Updated 2016-01-16 07:40:21 by pooryorick

See Also  edit

I've come across skepticism about Tcl's facility for bit manipulation one too many times. While RS's usual tours de force such as "Playing with bits" and "Big bitstring operations" show how good Tcl can be at bit manipulation, this page has a far more limited ambition: simply to help hardware- or C-oriented developers to feel comfortable working on low-level data in a higher-level language.
# Let's experiment:  one model for "low-level data" is a byte array, or
# byte sequence.  A sequence of eight-bit values is often the manifestation
# of information received from a physical device through a serial port, or
# from a remote host through a network connection.  Start, then, with
# sample data, a sequence of seven eight-bit quantities.

set sample \x63\x77\x54\x00\x83\x41\x42

# While they're all there, only some are displayable.
puts $sample

# Let's make a utility that'll show the content of a byte
# sequence as hex data:
proc show byte_sequence {
  binary scan $byte_sequence H* x
  puts [regsub -all (..) $x {\1 }]

# Display our sample data.
show $sample

# Suppose bits 3 and 4 combine to make some type specification.
# Let's look at them:
foreach byte [split $sample {}] {
  puts "The type of this byte is '[expr 0x06 & [scan $byte %c]]'."

# We can "mask off" unwanted bits.
foreach byte [split $sample {}] {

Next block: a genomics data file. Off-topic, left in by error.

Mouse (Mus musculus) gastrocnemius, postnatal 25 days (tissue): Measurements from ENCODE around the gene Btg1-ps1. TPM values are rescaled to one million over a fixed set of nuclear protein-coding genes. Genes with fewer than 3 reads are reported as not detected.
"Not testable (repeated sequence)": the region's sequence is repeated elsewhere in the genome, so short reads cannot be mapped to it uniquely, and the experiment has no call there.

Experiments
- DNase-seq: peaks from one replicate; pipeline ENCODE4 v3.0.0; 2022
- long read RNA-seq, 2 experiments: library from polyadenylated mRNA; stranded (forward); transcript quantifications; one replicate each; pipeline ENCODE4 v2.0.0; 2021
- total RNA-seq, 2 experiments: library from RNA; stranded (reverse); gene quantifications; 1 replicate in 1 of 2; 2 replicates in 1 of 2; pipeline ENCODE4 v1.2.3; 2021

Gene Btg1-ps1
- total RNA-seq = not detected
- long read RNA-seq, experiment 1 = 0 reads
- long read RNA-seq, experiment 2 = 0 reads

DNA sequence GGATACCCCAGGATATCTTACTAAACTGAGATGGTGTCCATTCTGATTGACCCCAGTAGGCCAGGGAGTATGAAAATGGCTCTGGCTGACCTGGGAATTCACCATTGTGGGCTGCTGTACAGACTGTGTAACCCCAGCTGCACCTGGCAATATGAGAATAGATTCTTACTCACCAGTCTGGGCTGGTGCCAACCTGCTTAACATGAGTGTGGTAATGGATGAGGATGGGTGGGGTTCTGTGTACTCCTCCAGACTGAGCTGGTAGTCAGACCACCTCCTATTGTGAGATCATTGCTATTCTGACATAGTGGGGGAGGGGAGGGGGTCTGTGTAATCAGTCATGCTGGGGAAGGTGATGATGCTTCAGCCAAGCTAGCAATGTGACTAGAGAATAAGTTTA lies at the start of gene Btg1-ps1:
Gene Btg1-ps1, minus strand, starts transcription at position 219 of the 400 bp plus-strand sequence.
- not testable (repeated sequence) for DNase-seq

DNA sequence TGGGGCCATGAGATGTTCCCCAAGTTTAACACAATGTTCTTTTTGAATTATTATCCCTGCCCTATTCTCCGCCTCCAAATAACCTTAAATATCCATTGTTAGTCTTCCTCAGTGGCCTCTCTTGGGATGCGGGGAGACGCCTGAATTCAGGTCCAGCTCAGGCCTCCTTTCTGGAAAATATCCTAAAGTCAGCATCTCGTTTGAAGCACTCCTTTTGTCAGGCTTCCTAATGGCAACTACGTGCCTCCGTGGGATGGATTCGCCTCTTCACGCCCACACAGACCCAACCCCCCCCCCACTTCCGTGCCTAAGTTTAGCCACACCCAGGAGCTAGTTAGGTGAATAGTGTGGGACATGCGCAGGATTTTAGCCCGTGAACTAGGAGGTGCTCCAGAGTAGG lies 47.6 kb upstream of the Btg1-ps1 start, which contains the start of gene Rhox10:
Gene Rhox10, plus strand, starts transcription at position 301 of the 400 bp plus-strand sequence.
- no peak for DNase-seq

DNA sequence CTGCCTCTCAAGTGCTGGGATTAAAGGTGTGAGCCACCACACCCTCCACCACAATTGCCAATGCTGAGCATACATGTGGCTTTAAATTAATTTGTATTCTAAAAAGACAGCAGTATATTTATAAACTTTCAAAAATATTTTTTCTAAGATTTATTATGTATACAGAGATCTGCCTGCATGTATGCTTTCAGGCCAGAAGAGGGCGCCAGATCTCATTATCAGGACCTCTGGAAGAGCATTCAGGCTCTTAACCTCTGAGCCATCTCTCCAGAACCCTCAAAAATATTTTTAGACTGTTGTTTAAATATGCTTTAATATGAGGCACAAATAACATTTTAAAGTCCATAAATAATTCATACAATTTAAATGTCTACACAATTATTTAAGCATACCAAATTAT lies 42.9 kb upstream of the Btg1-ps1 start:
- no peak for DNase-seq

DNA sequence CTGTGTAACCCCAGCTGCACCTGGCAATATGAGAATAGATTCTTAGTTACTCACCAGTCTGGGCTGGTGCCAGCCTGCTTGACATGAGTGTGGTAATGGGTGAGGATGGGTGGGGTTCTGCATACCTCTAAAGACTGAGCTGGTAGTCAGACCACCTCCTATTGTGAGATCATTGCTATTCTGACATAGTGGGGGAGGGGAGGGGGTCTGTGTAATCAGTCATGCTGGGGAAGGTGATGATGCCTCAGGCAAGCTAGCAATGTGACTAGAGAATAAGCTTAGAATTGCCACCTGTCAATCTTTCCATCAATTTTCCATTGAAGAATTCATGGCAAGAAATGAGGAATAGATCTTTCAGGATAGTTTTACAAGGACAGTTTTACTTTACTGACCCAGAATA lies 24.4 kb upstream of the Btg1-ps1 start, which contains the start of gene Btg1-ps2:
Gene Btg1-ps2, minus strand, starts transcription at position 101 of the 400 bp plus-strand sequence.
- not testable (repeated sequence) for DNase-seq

puts "After masking, we're looking at '[format %2X [expr 0x3F & [scan $byte %c]]]'."

# This sample datum is of five sixteen-bit quantities.
set word_sample \u0001\u0020\u0300\u4000\uFEDC

proc show_words word_sequence {
  foreach word [split $word_sequence {}] {
    puts -nonewline "[format %04X [scan $word %c]] "
  puts ""

# Suppose I need to look just at words three and four.
set subsample [string range $word_sample 3 4]
# This next displays "4000 FEDC".
show_words $subsample

# We can mask off any bits we choose.
foreach word [split $word_sample {}] {
  puts "After masking, we see '[format %04X [expr 0xF0FF & [scan $word %c]]]'."
# The output from that last should have been:
#    After masking, we see '0001'.
#    After masking, we see '0020'.
#    After masking, we see '0000'.
#    After masking, we see '4000'.
#    After masking, we see 'F0DC'.

Thanks to CLN for a drastic simplification of what follows.
# It sometimes happens that vendors define sixteen-bit protocols that they, in effect,
# force through eight-bit pipes.  A network receiver might, for example, receive bytes
# we'll label \x01\x03\x54\x80, with the direction to interpret these as the two
# sixteen-bit words \u0301\u8054 (notice that we're entering the realm of endian
# affairs).  Here's a model for handling such cases:

set byte_sequence \x01\x03\x54\x80\x33\x34

# Notice that "s*" and "S*" account for the two endianness parities.
binary scan $byte_sequence s* display_word_sequence
puts "Here are the words:  '$display_word_sequence'."
binary scan [string range $byte_sequence 0 3] S2 first_two_words
puts "Here are the first two words of the byte sequence:  '$first_two_words'."

# Also:  remarks on RE (string trim; (..?)).

Size in Bits  edit

PYK 2016-01-16: bitsize returns the number of bits used to represent a positive integer.
proc bitsize value {
    set p -1
    while {$value >= ( 1 << [incr p])} {}
    return $p